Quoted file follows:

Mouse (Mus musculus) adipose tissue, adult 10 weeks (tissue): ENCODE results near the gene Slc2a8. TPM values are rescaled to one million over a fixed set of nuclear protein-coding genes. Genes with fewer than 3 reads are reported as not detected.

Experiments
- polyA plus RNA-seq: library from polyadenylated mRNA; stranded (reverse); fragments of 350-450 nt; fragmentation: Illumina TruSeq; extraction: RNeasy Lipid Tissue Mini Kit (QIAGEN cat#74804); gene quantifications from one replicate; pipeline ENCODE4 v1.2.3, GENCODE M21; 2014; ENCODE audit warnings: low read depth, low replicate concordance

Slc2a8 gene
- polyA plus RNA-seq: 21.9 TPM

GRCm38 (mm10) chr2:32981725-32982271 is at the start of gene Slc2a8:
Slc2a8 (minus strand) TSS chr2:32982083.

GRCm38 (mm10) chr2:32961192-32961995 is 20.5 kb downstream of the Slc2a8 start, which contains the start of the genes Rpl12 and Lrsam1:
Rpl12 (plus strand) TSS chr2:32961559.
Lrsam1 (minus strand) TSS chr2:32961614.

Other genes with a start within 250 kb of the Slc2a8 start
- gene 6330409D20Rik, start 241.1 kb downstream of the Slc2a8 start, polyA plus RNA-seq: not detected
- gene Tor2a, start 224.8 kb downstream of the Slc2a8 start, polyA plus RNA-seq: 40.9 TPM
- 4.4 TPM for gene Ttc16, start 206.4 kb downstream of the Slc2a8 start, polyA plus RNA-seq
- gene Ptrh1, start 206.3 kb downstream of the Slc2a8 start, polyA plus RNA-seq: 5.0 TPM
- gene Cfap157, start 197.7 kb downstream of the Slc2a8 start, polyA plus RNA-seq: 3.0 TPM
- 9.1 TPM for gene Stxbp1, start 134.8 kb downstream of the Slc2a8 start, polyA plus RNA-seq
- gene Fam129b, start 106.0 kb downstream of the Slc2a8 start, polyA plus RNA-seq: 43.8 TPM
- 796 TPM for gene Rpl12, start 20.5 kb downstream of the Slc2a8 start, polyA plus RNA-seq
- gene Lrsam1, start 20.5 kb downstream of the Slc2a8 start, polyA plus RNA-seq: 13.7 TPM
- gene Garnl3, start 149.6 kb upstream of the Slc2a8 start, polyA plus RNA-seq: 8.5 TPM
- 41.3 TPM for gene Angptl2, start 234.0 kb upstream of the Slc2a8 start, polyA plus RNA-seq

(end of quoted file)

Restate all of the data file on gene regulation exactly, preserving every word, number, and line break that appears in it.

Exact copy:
Mouse (Mus musculus) adipose tissue, adult 10 weeks (tissue): ENCODE results near the gene Slc2a8. TPM values are rescaled to one million over a fixed set of nuclear protein-coding genes. Genes with fewer than 3 reads are reported as not detected.

Experiments
- polyA plus RNA-seq: library from polyadenylated mRNA; stranded (reverse); fragments of 350-450 nt; fragmentation: Illumina TruSeq; extraction: RNeasy Lipid Tissue Mini Kit (QIAGEN cat#74804); gene quantifications from one replicate; pipeline ENCODE4 v1.2.3, GENCODE M21; 2014; ENCODE audit warnings: low read depth, low replicate concordance

Slc2a8 gene
- polyA plus RNA-seq: 21.9 TPM

GRCm38 (mm10) chr2:32981725-32982271 is at the start of gene Slc2a8:
Slc2a8 (minus strand) TSS chr2:32982083.

GRCm38 (mm10) chr2:32961192-32961995 is 20.5 kb downstream of the Slc2a8 start, which contains the start of the genes Rpl12 and Lrsam1:
Rpl12 (plus strand) TSS chr2:32961559.
Lrsam1 (minus strand) TSS chr2:32961614.

Other genes with a start within 250 kb of the Slc2a8 start
- gene 6330409D20Rik, start 241.1 kb downstream of the Slc2a8 start, polyA plus RNA-seq: not detected
- gene Tor2a, start 224.8 kb downstream of the Slc2a8 start, polyA plus RNA-seq: 40.9 TPM
- 4.4 TPM for gene Ttc16, start 206.4 kb downstream of the Slc2a8 start, polyA plus RNA-seq
- gene Ptrh1, start 206.3 kb downstream of the Slc2a8 start, polyA plus RNA-seq: 5.0 TPM
- gene Cfap157, start 197.7 kb downstream of the Slc2a8 start, polyA plus RNA-seq: 3.0 TPM
- 9.1 TPM for gene Stxbp1, start 134.8 kb downstream of the Slc2a8 start, polyA plus RNA-seq
- gene Fam129b, start 106.0 kb downstream of the Slc2a8 start, polyA plus RNA-seq: 43.8 TPM
- 796 TPM for gene Rpl12, start 20.5 kb downstream of the Slc2a8 start, polyA plus RNA-seq
- gene Lrsam1, start 20.5 kb downstream of the Slc2a8 start, polyA plus RNA-seq: 13.7 TPM
- gene Garnl3, start 149.6 kb upstream of the Slc2a8 start, polyA plus RNA-seq: 8.5 TPM
- 41.3 TPM for gene Angptl2, start 234.0 kb upstream of the Slc2a8 start, polyA plus RNA-seq